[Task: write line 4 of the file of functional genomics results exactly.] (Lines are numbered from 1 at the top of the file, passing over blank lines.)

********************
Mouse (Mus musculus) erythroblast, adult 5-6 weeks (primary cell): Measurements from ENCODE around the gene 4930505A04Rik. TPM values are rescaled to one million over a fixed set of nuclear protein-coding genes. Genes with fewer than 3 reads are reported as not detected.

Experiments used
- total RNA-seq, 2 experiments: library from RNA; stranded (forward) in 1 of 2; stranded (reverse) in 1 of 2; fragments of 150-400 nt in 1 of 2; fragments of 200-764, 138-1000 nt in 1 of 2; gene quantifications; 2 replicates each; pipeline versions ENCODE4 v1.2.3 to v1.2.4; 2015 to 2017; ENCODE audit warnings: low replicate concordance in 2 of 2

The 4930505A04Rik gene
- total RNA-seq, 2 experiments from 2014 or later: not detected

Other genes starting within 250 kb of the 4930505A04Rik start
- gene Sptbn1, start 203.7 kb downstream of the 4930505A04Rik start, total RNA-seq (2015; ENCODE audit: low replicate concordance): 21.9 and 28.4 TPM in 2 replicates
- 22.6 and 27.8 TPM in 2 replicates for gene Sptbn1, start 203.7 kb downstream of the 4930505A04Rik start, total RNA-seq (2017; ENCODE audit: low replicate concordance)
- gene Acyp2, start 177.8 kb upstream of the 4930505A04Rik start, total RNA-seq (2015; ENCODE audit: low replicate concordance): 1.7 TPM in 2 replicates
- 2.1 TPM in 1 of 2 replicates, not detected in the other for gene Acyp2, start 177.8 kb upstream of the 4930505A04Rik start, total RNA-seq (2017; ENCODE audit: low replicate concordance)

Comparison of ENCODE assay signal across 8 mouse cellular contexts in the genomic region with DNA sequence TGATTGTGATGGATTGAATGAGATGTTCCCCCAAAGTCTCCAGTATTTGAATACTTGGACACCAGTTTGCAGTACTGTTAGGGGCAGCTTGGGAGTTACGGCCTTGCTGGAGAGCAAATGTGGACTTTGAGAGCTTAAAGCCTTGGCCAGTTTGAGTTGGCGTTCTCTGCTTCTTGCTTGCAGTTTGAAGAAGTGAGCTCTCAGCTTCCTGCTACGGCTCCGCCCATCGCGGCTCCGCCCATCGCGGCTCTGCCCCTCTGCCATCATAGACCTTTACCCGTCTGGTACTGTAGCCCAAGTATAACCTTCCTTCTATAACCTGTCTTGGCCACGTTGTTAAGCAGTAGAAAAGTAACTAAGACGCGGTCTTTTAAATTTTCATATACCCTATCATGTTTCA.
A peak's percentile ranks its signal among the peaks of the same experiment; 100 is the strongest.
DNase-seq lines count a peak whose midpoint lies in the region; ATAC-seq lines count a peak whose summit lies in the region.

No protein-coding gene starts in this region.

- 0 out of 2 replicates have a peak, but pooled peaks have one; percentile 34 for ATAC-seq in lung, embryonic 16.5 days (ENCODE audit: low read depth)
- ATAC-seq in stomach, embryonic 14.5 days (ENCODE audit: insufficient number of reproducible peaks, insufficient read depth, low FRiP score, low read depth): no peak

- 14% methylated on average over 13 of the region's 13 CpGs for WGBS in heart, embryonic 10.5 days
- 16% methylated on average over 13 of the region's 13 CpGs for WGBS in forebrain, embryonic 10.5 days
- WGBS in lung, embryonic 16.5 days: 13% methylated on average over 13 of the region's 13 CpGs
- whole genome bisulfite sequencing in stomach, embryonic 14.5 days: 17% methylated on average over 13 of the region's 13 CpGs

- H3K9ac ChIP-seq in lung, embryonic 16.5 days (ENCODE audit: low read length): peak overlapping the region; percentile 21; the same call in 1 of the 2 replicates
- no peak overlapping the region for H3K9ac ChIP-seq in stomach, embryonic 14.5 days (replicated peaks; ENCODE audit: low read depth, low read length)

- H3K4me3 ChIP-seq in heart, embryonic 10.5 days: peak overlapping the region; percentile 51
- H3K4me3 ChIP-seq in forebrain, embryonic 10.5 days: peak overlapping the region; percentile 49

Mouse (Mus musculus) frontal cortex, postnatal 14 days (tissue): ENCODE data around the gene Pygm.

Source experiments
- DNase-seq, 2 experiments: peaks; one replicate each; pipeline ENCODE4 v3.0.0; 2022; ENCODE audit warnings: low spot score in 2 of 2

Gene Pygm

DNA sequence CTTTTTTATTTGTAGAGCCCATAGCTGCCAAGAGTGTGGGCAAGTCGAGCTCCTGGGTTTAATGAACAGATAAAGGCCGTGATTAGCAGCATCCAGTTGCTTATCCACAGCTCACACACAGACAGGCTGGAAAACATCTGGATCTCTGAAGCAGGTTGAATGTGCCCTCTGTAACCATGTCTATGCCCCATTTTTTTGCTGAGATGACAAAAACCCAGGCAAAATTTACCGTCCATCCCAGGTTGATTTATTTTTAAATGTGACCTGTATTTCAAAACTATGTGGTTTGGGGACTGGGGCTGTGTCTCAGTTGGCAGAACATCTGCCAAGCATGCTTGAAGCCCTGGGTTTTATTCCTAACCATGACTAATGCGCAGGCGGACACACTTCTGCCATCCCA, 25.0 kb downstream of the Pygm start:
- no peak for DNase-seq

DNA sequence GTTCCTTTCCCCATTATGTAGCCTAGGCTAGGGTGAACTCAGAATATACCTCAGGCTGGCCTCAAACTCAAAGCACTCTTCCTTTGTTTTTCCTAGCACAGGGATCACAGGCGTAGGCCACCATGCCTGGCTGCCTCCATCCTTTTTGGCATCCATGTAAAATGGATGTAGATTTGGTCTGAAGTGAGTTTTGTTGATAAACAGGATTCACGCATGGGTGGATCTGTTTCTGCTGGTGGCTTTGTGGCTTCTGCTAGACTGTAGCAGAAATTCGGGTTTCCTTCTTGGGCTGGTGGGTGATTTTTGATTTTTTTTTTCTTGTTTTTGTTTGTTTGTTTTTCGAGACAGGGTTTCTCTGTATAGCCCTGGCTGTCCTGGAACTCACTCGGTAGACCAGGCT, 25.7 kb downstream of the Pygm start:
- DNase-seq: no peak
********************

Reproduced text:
The 4930505A04Rik gene